Durham railway station ticket office saved from closure


Campaigners across the country have recently rejoiced in the Government’s abandonment of plans announced in July to close almost all of England’s 1,007 railway station ticket offices, including at Durham’s station.

The North East plans to close ticket offices plans were met with widespread objection, including by the City of Durham Parish Council who requested an urgent meeting to discuss their concerns with the Rail Minister, Huw Merriman MP.

The Parish Council expressed concerns about the accessibility of tickets and availability of affordable fares for elderly and disabled rail users, noting that Durham is one of LNER’s busiest stations.

FOI statistics from the Department for Transport revealed that Durham’s station sold 140,000 tickets via its ticket office in 2019, and 76,000 in 2022. Whilst ticket sales in 2022 were lower than in 2019, this is still an increase in years’ figures since the Covid-19 pandemic.

“The benefit of the human touch for railway users goes well beyond just the sale of tickets”

cllr. richard ormerod

Cllr. Richard Ormerod, Chair of Durham City Parish Council’s Business Committee, emphasised the value of the in-person services provided by ticket offices, saying: “The benefit of the human touch for railway users goes well beyond just the sale of tickets.

“Ticket office staff are often first aid trained, provide users with a sense of security and safety when travelling at night and can also offer a range of ticket fares which often are not available via a ticket machine.”

He added: “We are delighted that the government has seen sense and has now decided to U-turn on these ill-thought-out plans, which would have seen our ticket office in Durham close for good. I am delighted that the Parish Council has been leading the campaign to save our much-loved ticket office in Durham City.”

Proposals to close ticket offices came from the Rail Delivery Group (RDG) prompted by the Government’s request that they increase savings and “modernise”.

Jacqueline Starr, chief executive of the RDG, added: “With just 12% of tickets being sold from ticket offices last year, and 99% of those transactions being available on ticket vending machines or online, our proposals would mean more staff on hand to give face-to-face help with a much wider range of support, from journey planning, to finding the right ticket, and helping those with accessibility needs.”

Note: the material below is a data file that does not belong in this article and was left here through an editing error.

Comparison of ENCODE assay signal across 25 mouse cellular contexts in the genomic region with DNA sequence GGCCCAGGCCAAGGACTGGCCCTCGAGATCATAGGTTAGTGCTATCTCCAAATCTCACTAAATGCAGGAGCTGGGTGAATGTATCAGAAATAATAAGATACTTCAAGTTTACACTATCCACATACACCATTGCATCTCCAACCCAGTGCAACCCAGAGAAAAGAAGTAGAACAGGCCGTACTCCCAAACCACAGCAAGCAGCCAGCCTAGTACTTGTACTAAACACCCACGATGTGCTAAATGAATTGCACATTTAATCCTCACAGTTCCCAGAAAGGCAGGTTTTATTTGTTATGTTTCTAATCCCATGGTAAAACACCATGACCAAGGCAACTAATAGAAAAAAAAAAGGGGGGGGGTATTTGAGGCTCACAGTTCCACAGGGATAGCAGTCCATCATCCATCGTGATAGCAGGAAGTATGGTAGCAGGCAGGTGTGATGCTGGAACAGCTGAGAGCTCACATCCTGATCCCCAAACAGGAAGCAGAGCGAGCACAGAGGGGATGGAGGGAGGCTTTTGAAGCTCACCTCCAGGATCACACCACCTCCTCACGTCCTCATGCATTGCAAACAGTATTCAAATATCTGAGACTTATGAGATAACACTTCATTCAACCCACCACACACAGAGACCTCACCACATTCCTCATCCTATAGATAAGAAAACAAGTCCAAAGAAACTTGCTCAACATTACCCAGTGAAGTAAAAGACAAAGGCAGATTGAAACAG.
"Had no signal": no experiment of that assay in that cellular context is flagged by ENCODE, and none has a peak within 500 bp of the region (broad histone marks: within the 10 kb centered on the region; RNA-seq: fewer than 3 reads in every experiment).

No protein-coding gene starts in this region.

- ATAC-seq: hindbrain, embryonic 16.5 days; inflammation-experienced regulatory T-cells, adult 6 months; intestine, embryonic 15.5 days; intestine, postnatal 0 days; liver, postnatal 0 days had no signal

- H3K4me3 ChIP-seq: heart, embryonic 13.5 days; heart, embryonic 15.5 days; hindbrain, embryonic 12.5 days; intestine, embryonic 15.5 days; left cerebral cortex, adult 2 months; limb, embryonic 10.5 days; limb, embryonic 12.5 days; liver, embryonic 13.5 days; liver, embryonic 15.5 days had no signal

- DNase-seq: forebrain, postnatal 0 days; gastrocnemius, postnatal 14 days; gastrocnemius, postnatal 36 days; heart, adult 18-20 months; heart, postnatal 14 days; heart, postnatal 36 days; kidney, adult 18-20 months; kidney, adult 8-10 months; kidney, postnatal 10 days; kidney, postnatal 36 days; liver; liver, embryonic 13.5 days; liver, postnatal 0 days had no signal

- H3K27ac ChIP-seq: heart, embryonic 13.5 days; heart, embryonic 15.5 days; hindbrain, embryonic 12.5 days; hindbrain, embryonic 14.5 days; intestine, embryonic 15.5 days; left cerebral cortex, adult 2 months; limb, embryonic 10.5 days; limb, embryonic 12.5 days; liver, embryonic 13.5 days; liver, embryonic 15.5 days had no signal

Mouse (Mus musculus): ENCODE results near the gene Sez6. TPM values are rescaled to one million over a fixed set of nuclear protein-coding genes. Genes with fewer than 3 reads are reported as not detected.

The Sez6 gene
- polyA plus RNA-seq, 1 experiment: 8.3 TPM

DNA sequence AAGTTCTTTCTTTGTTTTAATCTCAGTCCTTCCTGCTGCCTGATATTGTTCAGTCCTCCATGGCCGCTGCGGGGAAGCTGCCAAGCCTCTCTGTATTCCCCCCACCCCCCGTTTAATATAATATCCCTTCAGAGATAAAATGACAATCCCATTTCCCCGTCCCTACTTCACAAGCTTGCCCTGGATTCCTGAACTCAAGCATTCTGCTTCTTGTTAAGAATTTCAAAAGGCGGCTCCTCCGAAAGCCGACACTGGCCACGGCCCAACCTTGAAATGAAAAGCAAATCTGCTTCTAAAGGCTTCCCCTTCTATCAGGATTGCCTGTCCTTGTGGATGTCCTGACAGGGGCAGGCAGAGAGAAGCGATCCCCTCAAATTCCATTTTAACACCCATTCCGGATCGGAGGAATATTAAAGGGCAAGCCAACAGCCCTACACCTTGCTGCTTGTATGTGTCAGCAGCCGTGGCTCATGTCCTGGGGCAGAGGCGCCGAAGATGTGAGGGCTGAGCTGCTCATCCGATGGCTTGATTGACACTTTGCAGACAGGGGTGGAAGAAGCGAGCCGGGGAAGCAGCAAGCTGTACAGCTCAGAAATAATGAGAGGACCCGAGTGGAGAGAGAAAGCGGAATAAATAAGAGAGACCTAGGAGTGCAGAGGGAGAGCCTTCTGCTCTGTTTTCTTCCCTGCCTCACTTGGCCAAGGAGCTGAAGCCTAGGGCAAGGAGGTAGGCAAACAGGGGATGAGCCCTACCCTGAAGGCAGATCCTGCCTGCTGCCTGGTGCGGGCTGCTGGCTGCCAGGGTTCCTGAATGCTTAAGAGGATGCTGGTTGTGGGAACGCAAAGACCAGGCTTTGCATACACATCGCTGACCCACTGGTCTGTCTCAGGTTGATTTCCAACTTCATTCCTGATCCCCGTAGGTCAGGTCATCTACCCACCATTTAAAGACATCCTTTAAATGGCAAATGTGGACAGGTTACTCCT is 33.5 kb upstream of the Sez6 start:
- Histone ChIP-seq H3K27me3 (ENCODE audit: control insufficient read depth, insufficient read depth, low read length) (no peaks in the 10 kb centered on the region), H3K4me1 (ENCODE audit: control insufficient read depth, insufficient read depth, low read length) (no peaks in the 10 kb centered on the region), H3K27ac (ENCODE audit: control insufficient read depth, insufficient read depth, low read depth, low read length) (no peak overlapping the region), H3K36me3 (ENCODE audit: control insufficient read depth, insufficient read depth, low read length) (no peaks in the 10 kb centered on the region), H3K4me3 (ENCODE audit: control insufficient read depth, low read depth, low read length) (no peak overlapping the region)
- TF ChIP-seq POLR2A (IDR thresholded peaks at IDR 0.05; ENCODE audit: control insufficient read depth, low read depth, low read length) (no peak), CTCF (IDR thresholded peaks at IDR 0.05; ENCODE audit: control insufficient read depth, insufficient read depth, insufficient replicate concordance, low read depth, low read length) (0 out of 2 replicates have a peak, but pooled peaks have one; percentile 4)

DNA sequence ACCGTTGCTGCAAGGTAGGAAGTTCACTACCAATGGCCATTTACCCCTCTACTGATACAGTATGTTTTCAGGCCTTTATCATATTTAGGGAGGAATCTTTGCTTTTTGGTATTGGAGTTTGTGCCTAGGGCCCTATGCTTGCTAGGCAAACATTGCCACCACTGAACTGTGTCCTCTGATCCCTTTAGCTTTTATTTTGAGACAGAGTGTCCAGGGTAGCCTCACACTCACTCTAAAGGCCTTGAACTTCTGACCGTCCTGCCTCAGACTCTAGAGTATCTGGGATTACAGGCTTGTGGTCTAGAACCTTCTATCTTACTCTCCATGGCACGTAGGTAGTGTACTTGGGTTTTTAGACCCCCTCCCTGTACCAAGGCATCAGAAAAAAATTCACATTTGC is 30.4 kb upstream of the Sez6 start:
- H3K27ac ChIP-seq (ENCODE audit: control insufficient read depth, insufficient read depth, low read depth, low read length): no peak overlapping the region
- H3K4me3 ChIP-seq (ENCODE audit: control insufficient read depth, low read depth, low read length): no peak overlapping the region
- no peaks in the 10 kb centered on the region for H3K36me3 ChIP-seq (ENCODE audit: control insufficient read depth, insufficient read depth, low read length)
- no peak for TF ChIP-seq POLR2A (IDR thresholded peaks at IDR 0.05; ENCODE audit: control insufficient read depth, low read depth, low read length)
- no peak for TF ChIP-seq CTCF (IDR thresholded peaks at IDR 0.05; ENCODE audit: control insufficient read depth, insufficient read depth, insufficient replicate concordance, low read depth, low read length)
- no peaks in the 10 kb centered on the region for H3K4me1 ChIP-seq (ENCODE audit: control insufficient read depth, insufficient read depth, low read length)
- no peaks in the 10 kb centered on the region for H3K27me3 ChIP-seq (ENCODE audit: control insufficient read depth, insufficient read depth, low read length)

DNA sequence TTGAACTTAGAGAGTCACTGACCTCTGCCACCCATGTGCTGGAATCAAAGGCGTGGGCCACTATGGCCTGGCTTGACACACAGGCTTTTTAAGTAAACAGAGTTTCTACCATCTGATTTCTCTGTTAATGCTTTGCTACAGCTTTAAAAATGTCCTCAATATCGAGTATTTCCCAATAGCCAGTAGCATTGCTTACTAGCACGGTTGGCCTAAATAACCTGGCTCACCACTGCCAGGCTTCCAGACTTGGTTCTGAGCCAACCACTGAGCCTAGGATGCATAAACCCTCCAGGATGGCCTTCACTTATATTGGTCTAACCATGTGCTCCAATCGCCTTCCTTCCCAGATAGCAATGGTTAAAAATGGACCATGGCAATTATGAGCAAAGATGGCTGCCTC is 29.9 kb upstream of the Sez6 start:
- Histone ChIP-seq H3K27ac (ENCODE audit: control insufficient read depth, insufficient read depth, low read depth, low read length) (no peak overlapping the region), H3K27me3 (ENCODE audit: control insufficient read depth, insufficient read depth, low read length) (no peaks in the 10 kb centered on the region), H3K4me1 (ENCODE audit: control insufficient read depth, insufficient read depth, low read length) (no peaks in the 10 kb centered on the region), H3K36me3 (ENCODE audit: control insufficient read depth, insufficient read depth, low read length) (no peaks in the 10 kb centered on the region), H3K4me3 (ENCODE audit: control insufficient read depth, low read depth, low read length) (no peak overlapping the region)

“It has become abundantly clear just how vital face-to-face support provided at rail ticket offices in for many vulnerable, elderly or disabled passengers”

labour mp, mary kelly foy

Following the announcement, campaigners voiced their objections during a three-week public consultation on the proposals allowed by the Government, via travel watchdogs Transport Focus and TravelWatch. Nationally, they received 750,000 responses, 99% of which were reported to be negative. The public consultation period was later extended to 1st September, in light of the volume of responses received.

This included the Royal National Institute for Blind People (RNIB) who conducted a survey into blind and partially sighted people’s use of railway stations. 76% of people they surveyed said that they preferred using ticket offices to pay for their fares.

Sophie Dodgeon, Head of Policy and Public Affairs for the RNIB, commented that: “Blind and partially sighted people are telling us that taking away ticket offices will reduce their independence and confidence to buy a ticket and use the rail network, with many people unable to use Ticket Vending Machines and online apps because they are simply not accessible.”

Concerns were also raised over potential job losses for rail service workers, with Mike Lynch, General Secretary for the National Union of Rail, Maritime and Transport Workers, saying: “It is clear that the whole enterprise of closing ticket offices has got nothing to do with modernisation and is a thinly veiled plan to gut our railways of station staff.”

On 31st October, it was announced that the majority of ticket offices in England would remain open.

“Closing ticket offices would have derailed the ability of many to travel with confidence”


Secretary of State for Transport, Mark Harper stated that: “The consultation on ticket offices has now ended, with the government making clear to the rail industry throughout the process that any resulting proposals must meet a high threshold of serving passengers.

“The proposals that have resulted from this process do not meet the high thresholds set by ministers, and so the government has asked train operators to withdraw their proposals.”

Labour MP for the City of Durham, Mary Kelly Foy, applauded the decision, and commented: “While leading calls locally in opposition to these closures it has become abundantly clear just how vital face-to-face support provided at rail ticket offices in for many vulnerable, elderly or disabled passengers.

“Closing ticket offices would have derailed the ability of may to travel with confidence.”

Cllr. Ormerod also celebrated the U-turn, saying: “We are celebrating this excellent result.”


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